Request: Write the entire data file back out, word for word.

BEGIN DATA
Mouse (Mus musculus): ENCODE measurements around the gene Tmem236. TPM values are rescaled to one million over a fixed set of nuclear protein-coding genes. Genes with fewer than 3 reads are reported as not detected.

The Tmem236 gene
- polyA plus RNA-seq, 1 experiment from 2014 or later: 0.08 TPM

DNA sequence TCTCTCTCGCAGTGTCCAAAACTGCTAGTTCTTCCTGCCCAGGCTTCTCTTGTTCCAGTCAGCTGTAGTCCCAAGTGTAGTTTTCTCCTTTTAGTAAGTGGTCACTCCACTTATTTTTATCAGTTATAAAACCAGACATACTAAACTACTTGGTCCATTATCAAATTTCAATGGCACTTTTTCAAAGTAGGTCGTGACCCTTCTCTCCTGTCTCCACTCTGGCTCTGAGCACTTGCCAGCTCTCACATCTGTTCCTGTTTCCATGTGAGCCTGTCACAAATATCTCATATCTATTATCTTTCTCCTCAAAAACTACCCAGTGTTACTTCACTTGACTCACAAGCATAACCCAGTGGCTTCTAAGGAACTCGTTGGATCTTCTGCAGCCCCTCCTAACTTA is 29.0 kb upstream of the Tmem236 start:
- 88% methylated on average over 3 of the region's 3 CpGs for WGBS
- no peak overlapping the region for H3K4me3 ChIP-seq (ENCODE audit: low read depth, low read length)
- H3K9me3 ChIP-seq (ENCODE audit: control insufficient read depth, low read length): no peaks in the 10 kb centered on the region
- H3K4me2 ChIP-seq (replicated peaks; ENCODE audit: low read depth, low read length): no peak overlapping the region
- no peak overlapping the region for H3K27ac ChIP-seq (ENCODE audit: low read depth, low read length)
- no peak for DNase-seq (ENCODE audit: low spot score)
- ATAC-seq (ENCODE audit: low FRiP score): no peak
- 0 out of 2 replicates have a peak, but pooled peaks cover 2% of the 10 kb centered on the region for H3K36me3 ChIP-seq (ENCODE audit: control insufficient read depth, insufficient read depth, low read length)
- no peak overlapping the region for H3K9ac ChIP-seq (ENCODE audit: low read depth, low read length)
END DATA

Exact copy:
Mouse (Mus musculus): ENCODE measurements around the gene Tmem236. TPM values are rescaled to one million over a fixed set of nuclear protein-coding genes. Genes with fewer than 3 reads are reported as not detected.

The Tmem236 gene
- polyA plus RNA-seq, 1 experiment from 2014 or later: 0.08 TPM

DNA sequence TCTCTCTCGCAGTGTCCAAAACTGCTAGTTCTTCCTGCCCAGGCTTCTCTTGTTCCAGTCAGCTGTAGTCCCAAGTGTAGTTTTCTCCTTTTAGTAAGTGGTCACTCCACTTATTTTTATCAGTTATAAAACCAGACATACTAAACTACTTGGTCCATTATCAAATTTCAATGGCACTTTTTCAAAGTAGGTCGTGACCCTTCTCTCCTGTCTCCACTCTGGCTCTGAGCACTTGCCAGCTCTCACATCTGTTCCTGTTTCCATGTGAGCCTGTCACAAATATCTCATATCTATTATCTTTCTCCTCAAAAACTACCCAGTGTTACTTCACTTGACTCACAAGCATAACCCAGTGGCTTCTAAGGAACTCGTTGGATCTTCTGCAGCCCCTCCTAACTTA is 29.0 kb upstream of the Tmem236 start:
- 88% methylated on average over 3 of the region's 3 CpGs for WGBS
- no peak overlapping the region for H3K4me3 ChIP-seq (ENCODE audit: low read depth, low read length)
- H3K9me3 ChIP-seq (ENCODE audit: control insufficient read depth, low read length): no peaks in the 10 kb centered on the region
- H3K4me2 ChIP-seq (replicated peaks; ENCODE audit: low read depth, low read length): no peak overlapping the region
- no peak overlapping the region for H3K27ac ChIP-seq (ENCODE audit: low read depth, low read length)
- no peak for DNase-seq (ENCODE audit: low spot score)
- ATAC-seq (ENCODE audit: low FRiP score): no peak
- 0 out of 2 replicates have a peak, but pooled peaks cover 2% of the 10 kb centered on the region for H3K36me3 ChIP-seq (ENCODE audit: control insufficient read depth, insufficient read depth, low read length)
- no peak overlapping the region for H3K9ac ChIP-seq (ENCODE audit: low read depth, low read length)